Cooking together is a fun way of bonding with your children, and you get to teach them a bunch of new skills as you go. You’ve probably noticed that asking them to help out with different types of food creates a variety of excitement; somehow, assisting with pulling together a quick mid-week dinner is nowhere near as much fun as it is to decorate cookies.
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Nonetheless, your children can’t eat cookies for the rest of their lives – no matter how much they’d like to. We’ve found the best advice out there on how to crack the code and boost their enthusiasm over weeknight meals, one dish at a time.
Let’s get this one over with first; a kitchen is a place of boiling pots, spitting oil, and slippery floor. You shouldn’t let your child operate any knives or sharp objects when they’re still very young, but they can start to help out with the cutting at around five years old.
Give them a soft plastic knife and watch them slice soft veggies, such as mushrooms and herbs, into pieces. Mop up any spillages right away to make sure you both stay on your feet, and turn the handles of every pot and pan towards the wall – you don’t want anyone to bump into these. Have a look at www.thespruce.com for general kitchen safety rules.
As soon as you know it’s safe, your kitchen will turn into the perfect place for learning; you’re developing their motor skills, too, as well as a love for food.
Sowing the seeds
You can start to trigger their interest in food at a very young age – and your toddler can sit in a chair and observe your cooking skills until she is old enough to tear a few green leaves herself. Consider buying food related toys for her to play with until she’s at the right age for being your assistant. Use http://www.popular-toddler-toys.com/kidkraft-kitchen.html for some awesome kitchen toys, by the way. It’s all about creating an interest in food and the kitchen at this stage.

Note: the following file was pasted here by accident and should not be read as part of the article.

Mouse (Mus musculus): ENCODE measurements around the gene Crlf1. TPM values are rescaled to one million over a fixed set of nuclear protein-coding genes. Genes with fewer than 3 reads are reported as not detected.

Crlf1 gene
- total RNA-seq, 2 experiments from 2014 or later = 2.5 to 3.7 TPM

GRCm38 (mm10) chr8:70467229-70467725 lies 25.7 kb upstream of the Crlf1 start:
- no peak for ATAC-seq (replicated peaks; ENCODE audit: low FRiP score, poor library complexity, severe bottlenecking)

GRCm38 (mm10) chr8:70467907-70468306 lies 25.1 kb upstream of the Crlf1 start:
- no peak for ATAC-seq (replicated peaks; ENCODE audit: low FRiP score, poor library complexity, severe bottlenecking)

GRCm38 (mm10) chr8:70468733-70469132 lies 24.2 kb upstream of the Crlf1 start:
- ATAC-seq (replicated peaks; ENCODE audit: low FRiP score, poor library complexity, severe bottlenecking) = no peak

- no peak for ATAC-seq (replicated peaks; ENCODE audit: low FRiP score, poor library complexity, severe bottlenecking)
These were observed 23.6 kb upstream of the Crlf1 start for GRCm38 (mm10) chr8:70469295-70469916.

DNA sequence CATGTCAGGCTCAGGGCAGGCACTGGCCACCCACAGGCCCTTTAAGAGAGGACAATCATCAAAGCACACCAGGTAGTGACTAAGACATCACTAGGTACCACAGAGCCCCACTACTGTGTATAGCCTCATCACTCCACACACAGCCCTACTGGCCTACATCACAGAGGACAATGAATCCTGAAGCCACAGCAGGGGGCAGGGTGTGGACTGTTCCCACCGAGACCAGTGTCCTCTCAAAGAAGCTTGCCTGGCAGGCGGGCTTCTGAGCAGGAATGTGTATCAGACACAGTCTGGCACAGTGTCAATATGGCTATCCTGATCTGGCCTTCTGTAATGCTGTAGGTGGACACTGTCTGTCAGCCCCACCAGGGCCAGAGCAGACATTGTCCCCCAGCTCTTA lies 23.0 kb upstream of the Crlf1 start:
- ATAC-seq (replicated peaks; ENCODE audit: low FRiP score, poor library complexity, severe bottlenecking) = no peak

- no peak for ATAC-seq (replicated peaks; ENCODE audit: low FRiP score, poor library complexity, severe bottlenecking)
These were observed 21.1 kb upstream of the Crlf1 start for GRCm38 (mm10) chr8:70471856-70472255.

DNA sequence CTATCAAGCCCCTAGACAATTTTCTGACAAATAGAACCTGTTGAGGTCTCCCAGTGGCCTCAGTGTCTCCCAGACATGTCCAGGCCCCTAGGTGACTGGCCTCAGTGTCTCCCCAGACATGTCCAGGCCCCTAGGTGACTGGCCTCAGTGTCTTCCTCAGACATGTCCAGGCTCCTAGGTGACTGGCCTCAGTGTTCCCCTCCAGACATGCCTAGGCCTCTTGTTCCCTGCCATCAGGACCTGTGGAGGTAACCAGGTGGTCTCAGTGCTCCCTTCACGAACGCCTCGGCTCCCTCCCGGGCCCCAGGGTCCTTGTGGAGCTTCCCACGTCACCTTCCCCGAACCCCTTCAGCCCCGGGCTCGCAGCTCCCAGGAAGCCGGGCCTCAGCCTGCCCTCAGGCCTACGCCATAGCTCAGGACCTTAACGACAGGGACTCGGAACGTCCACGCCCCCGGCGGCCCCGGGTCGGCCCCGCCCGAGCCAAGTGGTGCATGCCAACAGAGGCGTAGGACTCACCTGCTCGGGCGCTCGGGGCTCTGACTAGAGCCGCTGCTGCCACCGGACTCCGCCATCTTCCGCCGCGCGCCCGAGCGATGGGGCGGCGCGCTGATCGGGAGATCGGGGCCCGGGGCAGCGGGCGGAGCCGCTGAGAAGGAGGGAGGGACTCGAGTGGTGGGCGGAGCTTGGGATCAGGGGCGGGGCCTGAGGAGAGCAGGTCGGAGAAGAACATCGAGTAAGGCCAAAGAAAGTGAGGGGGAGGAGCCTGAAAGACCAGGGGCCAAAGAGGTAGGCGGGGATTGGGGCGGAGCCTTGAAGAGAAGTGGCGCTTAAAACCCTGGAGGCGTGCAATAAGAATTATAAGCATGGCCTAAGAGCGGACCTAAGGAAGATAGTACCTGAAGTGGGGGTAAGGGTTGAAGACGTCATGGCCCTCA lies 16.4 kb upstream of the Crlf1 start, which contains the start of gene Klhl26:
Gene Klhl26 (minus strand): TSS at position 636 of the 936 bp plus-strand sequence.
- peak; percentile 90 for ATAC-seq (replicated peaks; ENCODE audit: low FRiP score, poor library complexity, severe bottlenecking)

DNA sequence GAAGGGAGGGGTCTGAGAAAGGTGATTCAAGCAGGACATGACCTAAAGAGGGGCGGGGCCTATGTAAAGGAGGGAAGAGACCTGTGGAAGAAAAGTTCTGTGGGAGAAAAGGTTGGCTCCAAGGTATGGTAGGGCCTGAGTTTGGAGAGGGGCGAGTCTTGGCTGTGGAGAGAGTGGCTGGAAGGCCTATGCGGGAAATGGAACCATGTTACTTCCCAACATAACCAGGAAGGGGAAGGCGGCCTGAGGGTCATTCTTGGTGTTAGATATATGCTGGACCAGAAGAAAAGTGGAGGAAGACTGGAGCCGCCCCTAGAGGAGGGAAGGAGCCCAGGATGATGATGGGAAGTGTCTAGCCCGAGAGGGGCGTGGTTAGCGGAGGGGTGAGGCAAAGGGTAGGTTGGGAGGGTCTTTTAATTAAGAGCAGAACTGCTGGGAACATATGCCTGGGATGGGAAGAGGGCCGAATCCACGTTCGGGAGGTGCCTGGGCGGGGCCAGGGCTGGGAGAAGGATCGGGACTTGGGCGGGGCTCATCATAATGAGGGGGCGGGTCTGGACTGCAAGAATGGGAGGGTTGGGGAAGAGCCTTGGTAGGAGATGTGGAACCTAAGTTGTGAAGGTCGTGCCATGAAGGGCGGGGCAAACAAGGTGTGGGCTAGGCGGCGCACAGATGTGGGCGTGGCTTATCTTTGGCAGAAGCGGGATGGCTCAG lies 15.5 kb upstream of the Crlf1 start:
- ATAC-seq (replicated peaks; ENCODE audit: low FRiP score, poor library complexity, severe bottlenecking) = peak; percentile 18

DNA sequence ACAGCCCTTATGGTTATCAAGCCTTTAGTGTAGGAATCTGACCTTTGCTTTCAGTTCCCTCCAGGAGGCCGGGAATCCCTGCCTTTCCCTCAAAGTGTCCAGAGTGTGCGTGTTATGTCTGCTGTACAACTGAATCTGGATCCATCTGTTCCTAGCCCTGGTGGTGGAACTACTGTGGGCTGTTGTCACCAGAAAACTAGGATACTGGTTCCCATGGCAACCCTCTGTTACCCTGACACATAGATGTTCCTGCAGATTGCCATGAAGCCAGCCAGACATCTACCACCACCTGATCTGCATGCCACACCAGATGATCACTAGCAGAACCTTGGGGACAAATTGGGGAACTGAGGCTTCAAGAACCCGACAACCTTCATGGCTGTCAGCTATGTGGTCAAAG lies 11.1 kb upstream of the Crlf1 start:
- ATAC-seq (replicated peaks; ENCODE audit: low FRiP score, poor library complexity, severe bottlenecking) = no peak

Introduce them to new vegetables and don’t let a picky eater keep you from cooking with a variety of ingredients; remember that children need to taste a new food multiple times before they start to like it.
Trust them with responsibility
You probably have a few memories yourself of when your parents trusted you to do something – which means they were a valuable learning experience for you. Treat your children the same way in the kitchen and be patient; you don’t want them to associate cooking with bossy parents when it’s supposed to be fun.
Depending on his or her age, hand out a few important tasks. They can help you with fetching ingredients, mashing potatoes, and rinsing vegetables at almost any age. Scattering toppings on a pizza and observing you as you perform more advanced tasks are also good ways of learning. School-age children can start to cut soft food under supervision – and it’s up to you when you think they’re ready to use the grown-up equipment.
This is a good age to introduce them to more complex culinary techniques, such as chopping and mincing, so prepare yourself for the next level of teaching.